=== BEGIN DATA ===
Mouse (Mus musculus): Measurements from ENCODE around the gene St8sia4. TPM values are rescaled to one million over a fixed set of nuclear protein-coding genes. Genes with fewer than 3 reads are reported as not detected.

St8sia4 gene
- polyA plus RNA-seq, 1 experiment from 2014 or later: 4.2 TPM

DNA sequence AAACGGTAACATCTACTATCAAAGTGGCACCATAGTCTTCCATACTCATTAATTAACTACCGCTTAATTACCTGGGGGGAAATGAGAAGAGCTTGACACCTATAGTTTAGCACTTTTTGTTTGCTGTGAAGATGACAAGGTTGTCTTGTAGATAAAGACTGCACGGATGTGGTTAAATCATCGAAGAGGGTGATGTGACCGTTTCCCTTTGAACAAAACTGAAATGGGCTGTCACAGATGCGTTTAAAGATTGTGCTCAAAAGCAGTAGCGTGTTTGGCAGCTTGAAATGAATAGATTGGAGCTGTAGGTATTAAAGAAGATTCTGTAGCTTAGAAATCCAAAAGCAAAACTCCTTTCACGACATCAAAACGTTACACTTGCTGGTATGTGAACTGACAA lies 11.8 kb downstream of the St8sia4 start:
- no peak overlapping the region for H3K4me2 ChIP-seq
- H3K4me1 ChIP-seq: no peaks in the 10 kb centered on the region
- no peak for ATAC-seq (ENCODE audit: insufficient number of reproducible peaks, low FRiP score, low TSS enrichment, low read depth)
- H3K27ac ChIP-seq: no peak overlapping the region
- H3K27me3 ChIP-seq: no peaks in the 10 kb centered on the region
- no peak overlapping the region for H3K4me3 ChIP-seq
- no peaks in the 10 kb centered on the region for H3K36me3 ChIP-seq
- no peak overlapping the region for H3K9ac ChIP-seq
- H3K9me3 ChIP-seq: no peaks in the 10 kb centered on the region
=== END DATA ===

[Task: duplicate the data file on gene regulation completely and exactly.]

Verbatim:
Mouse (Mus musculus): Measurements from ENCODE around the gene St8sia4. TPM values are rescaled to one million over a fixed set of nuclear protein-coding genes. Genes with fewer than 3 reads are reported as not detected.

St8sia4 gene
- polyA plus RNA-seq, 1 experiment from 2014 or later: 4.2 TPM

DNA sequence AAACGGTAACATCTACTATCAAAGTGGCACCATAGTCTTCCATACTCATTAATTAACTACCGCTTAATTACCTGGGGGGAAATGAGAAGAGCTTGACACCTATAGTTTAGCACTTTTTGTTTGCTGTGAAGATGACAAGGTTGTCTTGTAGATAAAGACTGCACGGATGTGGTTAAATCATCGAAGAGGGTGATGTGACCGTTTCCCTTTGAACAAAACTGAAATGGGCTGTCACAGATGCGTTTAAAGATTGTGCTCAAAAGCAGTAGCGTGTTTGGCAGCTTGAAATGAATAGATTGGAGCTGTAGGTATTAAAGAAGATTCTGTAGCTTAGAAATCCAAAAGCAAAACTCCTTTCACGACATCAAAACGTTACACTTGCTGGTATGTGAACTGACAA lies 11.8 kb downstream of the St8sia4 start:
- no peak overlapping the region for H3K4me2 ChIP-seq
- H3K4me1 ChIP-seq: no peaks in the 10 kb centered on the region
- no peak for ATAC-seq (ENCODE audit: insufficient number of reproducible peaks, low FRiP score, low TSS enrichment, low read depth)
- H3K27ac ChIP-seq: no peak overlapping the region
- H3K27me3 ChIP-seq: no peaks in the 10 kb centered on the region
- no peak overlapping the region for H3K4me3 ChIP-seq
- no peaks in the 10 kb centered on the region for H3K36me3 ChIP-seq
- no peak overlapping the region for H3K9ac ChIP-seq
- H3K9me3 ChIP-seq: no peaks in the 10 kb centered on the region